Thoughts: This module is outstanding on every level. Rose of Eternity (subtitle: Family and Country) is actually the third installment in a series. The first two titles were fan modules for Neverwinter Nights. I was not able to track them down to play them first, but they are not necessary to understand the story and become immersed in the world. Rose of Eternity is not lore-friendly and takes place in a completely separate universe from Dragon Age. The author has clearly given this mod a lot of care and attention to detail. The characters feel real and fleshed out, and the story feels like you're getting a glimpse into a much larger world, one with a rich history and a many possible futures in front of it. The music is also tastefully chosen to add maximum emotional weight to every scene, whether combat, exploration, or cutscenes. The only criticism I can muster is that the audio quality of some of the voices is not great. This was the first module I played that I did not want to end, and one of the few that made me want to replay right away.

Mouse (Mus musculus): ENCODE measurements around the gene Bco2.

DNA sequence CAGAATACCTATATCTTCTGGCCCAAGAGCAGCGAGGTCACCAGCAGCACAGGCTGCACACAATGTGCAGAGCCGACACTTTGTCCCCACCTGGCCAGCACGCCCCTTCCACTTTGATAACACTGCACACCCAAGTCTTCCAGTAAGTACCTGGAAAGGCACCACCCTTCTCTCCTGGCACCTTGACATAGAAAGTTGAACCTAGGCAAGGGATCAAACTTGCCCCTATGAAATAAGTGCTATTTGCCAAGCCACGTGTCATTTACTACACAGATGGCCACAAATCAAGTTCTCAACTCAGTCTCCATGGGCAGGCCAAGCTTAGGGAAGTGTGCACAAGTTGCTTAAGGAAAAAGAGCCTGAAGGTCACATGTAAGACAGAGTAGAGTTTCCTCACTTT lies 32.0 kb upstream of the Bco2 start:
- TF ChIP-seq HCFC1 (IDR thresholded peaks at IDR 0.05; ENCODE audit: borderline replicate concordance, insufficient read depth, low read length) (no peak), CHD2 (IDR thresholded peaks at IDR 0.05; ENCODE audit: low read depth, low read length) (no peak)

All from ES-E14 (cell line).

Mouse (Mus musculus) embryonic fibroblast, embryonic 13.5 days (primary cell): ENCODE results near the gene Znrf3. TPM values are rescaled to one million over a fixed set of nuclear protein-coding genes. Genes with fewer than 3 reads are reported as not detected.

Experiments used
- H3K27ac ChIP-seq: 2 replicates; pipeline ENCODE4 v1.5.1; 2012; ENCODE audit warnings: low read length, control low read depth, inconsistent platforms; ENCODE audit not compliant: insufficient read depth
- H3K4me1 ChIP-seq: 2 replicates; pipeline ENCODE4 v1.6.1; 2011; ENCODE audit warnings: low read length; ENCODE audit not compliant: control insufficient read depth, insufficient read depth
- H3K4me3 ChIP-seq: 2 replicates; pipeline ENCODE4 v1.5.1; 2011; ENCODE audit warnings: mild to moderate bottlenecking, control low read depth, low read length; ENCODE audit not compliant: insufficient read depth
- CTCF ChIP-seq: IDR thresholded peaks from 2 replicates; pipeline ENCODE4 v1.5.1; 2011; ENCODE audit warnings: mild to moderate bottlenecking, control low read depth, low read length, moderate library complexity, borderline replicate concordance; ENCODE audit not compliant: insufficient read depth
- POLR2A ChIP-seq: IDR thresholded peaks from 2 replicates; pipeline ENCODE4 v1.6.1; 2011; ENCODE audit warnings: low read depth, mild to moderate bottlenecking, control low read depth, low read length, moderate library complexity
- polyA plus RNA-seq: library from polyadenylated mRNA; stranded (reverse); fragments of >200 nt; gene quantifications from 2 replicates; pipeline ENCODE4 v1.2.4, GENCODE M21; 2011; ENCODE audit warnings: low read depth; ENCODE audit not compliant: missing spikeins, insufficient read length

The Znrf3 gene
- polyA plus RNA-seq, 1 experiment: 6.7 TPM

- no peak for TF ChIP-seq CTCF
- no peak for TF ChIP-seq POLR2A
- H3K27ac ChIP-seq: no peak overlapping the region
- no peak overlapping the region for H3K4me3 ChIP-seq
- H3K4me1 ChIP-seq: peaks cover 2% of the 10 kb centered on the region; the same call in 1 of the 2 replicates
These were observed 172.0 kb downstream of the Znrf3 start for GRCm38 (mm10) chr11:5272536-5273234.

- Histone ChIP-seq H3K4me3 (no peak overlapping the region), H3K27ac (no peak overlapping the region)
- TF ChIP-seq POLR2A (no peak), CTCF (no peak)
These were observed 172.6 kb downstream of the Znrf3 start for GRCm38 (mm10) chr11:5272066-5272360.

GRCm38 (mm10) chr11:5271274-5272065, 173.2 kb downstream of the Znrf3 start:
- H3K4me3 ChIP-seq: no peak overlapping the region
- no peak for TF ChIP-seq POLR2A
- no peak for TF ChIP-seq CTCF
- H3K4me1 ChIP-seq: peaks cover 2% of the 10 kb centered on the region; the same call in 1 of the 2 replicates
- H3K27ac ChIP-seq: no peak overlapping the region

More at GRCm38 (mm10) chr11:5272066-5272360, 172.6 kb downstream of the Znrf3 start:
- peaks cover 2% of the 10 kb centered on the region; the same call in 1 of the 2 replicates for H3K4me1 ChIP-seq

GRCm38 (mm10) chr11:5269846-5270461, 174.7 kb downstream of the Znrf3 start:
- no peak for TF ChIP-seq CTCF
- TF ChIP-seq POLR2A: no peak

Thirst
Level Design: Handcrafted maps
Character Creation: Custom hero (new origins)
Dialogue: No VA
Combat: Difficult Balance
Story: Interesting, reactive story
Technical: Minor bugs with quest completion
Length: 15.0 hrs.
Lore-friendly: Yes